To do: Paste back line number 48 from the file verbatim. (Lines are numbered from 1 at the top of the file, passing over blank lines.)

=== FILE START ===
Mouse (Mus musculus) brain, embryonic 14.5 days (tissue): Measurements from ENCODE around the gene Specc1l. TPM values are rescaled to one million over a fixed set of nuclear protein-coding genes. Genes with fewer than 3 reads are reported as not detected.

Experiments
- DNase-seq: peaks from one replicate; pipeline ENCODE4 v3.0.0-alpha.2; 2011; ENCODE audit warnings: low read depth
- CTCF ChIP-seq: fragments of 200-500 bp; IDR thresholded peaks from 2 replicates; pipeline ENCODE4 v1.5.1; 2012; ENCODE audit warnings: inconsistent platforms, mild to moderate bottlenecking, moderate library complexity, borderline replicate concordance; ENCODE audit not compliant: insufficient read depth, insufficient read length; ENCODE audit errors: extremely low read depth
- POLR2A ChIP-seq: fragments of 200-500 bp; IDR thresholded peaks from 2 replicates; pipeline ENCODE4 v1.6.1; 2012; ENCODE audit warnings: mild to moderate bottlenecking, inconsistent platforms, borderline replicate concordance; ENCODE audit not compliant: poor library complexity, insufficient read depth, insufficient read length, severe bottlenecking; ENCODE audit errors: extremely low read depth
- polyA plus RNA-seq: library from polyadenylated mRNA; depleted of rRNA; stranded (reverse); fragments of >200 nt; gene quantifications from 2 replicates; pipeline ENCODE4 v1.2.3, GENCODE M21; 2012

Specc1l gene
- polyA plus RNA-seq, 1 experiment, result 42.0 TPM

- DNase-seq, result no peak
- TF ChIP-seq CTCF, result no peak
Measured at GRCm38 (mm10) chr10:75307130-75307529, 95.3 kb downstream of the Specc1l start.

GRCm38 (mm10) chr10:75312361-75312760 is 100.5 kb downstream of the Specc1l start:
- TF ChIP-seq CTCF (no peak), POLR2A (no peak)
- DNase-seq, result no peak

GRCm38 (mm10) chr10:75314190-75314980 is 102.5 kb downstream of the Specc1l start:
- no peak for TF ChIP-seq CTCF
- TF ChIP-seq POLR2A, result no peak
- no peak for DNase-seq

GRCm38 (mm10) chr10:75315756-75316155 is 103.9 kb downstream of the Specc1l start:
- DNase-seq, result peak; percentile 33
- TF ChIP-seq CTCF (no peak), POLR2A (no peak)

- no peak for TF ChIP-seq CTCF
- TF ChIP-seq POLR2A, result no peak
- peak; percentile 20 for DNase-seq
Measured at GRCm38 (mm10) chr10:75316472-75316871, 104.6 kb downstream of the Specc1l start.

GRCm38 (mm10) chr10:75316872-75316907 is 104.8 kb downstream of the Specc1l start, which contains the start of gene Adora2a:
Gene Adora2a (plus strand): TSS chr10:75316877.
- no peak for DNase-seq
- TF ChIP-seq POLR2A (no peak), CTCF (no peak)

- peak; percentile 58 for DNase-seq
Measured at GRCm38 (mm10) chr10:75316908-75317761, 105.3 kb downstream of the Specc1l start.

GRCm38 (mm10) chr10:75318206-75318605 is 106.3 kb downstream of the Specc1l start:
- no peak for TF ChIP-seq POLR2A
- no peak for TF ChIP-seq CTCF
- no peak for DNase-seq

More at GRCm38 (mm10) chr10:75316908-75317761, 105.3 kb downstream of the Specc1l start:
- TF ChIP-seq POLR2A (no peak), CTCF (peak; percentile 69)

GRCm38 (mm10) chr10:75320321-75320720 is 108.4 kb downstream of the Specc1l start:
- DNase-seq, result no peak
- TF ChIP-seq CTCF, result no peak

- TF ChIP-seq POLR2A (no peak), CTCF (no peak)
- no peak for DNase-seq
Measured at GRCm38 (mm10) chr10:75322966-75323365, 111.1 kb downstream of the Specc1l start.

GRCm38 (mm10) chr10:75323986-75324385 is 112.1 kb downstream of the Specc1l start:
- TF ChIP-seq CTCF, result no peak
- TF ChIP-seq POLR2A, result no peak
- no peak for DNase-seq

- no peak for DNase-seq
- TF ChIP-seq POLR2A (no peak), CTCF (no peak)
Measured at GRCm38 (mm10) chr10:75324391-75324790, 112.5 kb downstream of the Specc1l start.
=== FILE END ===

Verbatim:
- no peak for DNase-seq